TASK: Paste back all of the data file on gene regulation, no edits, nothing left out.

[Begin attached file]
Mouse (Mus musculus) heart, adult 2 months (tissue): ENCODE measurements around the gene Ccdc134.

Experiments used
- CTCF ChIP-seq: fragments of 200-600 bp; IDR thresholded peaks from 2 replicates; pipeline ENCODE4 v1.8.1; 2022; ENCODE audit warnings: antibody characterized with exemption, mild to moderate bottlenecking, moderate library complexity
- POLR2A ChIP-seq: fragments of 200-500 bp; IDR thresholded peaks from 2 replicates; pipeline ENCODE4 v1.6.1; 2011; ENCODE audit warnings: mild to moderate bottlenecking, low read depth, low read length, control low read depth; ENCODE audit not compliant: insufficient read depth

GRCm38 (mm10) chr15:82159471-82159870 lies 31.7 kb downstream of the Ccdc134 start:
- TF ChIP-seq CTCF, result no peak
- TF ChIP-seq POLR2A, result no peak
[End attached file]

Mouse (Mus musculus) heart, adult 2 months (tissue): ENCODE measurements around the gene Ccdc134.

Experiments used
- CTCF ChIP-seq: fragments of 200-600 bp; IDR thresholded peaks from 2 replicates; pipeline ENCODE4 v1.8.1; 2022; ENCODE audit warnings: antibody characterized with exemption, mild to moderate bottlenecking, moderate library complexity
- POLR2A ChIP-seq: fragments of 200-500 bp; IDR thresholded peaks from 2 replicates; pipeline ENCODE4 v1.6.1; 2011; ENCODE audit warnings: mild to moderate bottlenecking, low read depth, low read length, control low read depth; ENCODE audit not compliant: insufficient read depth

GRCm38 (mm10) chr15:82159471-82159870 lies 31.7 kb downstream of the Ccdc134 start:
- TF ChIP-seq CTCF, result no peak
- TF ChIP-seq POLR2A, result no peak